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In praise of Oz


WITH Australia Day celebrated on Tuesday, it’s time to acknowledge and defend what a great country this is. Forget the blacktivists and whingers always talking the nation down and their argument that we are a racist, white supremacist society where Aborigines suffer perpetual disadvantage. Forget the woke, tax-funded ABC describing Australia Day as ‘Invasion Day’. Ignore the Black Lives Matter activists wanting to deface Captain Cook’s statue and who argue, like original sin that can never be expunged, that every generation of Australians past, present and future must feel guilty and ashamed.

The reality is that Australia is a free and open, democratic society where all are entitled to vote, all are equal before the law and, as a result of the High Court’s Mabo decision, indigenous Australians have ownership of their land. Every year indigenous Australians receive approximately $30billion (£17billion) from state, territory and commonwealth governments.

It shouldn’t surprise that according to the US-based Fraser Institute’s world freedom index Australia is ranked number 5 out of 162 countries in terms of liberty, the rule of law, religious freedom, freedom of expression and security and safety.

As to why millions of people from around the world have migrated to make Australia home, and why we are such a prosperous, peaceful nation, look no further than the arrival of the First Fleet and the fact that it was the British flag and not the French or Portuguese which Governor Phillip saluted on January 26, 1788.

With the 1,300-plus convicts and soldiers who came ashore at Port Jackson were two books central to Australia’s evolution as a Western liberal democracy. The first, William Blackstone’s Commentaries on the Laws of England, details a legal and political system that champions concepts such as habeas corpus, the right to a fair trial and the primacy of the law.

While far from perfect, such was the power of the legal system which accompanied the First Fleet that two convicts, Henry and Susannah Kable, were able to win a court case against their ship’s captain for losing a parcel during the voyage to Sydney.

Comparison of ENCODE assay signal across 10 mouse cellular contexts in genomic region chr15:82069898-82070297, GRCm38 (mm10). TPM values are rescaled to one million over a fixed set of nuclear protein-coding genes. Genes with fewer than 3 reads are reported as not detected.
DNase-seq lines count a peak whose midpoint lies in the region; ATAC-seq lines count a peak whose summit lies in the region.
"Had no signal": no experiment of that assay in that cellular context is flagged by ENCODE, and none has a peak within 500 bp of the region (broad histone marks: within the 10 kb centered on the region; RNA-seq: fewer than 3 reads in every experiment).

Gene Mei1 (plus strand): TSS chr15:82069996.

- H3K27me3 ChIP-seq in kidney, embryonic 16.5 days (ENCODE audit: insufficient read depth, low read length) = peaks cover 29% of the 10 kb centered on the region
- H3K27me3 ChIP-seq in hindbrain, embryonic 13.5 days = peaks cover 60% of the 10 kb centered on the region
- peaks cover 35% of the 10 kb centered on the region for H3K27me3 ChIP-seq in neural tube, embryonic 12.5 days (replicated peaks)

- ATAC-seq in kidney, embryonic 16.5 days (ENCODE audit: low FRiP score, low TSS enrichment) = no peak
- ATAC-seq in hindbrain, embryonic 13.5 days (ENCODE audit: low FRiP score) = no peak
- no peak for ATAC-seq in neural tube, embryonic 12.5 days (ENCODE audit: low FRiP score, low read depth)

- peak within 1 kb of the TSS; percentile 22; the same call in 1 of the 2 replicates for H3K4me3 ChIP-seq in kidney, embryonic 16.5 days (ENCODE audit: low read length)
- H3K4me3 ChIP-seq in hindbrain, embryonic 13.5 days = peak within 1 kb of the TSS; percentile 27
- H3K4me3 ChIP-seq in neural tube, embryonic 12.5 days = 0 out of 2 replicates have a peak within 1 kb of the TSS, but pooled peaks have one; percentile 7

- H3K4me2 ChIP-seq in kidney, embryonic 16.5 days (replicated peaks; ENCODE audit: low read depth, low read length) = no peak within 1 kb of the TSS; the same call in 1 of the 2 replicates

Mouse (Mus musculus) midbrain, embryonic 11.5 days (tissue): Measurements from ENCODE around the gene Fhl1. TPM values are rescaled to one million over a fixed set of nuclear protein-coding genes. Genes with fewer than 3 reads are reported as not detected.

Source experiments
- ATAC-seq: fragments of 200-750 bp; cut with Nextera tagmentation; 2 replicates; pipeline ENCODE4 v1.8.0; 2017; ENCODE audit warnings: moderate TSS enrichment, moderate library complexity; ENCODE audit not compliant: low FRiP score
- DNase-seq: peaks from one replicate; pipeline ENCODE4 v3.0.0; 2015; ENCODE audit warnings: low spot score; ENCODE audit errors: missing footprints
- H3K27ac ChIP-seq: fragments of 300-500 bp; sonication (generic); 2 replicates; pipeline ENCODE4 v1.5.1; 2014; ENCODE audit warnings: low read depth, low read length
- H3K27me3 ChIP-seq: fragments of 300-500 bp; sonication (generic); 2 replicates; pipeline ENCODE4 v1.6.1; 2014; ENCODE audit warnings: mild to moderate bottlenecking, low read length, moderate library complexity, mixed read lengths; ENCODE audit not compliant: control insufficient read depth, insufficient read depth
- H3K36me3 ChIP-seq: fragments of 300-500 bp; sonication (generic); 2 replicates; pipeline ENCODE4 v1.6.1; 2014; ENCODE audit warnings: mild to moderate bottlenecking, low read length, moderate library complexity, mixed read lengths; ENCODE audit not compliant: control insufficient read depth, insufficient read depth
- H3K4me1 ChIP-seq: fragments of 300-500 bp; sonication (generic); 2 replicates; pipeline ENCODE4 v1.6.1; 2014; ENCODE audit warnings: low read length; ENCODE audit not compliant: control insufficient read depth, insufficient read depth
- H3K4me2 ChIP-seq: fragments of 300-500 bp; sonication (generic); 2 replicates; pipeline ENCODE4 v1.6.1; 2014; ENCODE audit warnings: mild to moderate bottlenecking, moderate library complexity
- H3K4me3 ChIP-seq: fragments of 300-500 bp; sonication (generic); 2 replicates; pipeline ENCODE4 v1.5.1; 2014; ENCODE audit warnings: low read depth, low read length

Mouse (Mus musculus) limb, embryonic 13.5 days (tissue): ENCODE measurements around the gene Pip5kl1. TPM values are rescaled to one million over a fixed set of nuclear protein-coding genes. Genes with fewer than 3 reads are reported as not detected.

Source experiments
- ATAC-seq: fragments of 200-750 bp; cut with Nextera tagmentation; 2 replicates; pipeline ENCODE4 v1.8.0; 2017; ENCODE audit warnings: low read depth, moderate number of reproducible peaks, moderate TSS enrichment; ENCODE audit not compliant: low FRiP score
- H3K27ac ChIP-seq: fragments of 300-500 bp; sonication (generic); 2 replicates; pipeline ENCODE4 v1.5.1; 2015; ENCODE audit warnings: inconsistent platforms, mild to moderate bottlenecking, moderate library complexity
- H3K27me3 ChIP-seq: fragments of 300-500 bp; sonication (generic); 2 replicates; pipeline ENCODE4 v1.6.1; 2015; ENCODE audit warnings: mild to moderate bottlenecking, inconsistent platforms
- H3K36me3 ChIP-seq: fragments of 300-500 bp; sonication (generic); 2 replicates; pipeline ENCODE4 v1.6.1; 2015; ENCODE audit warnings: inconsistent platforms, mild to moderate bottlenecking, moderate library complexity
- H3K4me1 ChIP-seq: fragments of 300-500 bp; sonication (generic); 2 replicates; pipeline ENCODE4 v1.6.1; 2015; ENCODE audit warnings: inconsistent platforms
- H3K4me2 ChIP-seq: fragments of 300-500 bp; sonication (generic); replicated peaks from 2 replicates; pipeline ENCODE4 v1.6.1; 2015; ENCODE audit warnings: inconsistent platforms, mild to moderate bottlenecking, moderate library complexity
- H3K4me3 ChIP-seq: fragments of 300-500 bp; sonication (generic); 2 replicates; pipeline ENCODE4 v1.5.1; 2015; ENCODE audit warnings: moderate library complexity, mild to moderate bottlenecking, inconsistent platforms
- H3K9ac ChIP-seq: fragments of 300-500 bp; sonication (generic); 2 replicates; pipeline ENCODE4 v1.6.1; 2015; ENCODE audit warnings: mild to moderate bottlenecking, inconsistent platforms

Compared with China where Muslim Uighurs are imprisoned, Russia where political opponents are poisoned, and Egypt where Christian Copts are regularly persecuted and their churches destroyed, Australians can go about their lives free of unjustified government control and interference.

The King James Bible also arrived with the First Fleet, and such is the enduring impact of Christianity on our institutions and way of life that parliaments around Australia begin with the Lord’s Prayer and the preamble to the constitution includes the words ‘Humbly relying on the blessing of Almighty God’.

While there is no doubt that Aborigines suffered dispossession, violence and disease as a result of the establishment of a convict settlement, it is also true their lands were never invaded. The Admiralty’s orders to Governor Phillip included the words ‘conciliate their affections’ and to ‘live in amity and kindness with them’.

As detailed by one of the soldiers who arrived with the First Fleet, Watkin Tench, every attempt was made by Governor Phillip to ensure there was no antagonism or conflict, as proved by the fact that after he was speared Phillip sought no retribution.

It is also true that after the Myall Creek massacre in 1838, when at least 28 Aborigines were killed by a group of 12 Europeans, seven of those responsible were convicted and hanged. While not always enforced, it is clear that under British law Aborigines had the same rights as whites.

The historian Geoffrey Blainey describes two opposing views of Australia’s past. The ‘black armband’ view emphasises the sins of the past where there are no redeeming qualities or anything positive.

On the other hand the ‘three cheers’ view ignores what is dark in favour of only emphasising what is worthwhile and beneficial. When it comes to Australia’s origins and its evolution since the arrival of the First Fleet neither is the whole story.

While Aborigines suffered the loss of their lands and experienced violence and disease it is equally true that over time their rights and freedoms have been guaranteed. One of the unique features of Western nations such as Australia is that we have the ability to recognise injustice and work towards a fairer society were all are equal.

In a world increasingly characterised by oppression where billions live under fear and tyranny all Australians, regardless of race, ethnicity or religion, should acknowledge and celebrate what the nation has achieved.  

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Dr Kevin Donnelly
Dr Kevin Donnelly
Dr Kevin Donnelly is a senior fellow at the Australian Catholic University’s PM Glynn Institute and a conservative author and commentator.

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